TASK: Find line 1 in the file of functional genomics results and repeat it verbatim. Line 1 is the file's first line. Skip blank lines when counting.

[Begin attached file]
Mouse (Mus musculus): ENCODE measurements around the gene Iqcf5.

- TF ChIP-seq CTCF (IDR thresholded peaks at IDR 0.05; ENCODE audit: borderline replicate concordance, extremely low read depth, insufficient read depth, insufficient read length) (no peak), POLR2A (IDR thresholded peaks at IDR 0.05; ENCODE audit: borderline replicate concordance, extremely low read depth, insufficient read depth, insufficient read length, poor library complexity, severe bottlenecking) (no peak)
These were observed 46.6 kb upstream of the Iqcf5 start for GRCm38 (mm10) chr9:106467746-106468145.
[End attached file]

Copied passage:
Mouse (Mus musculus): ENCODE measurements around the gene Iqcf5.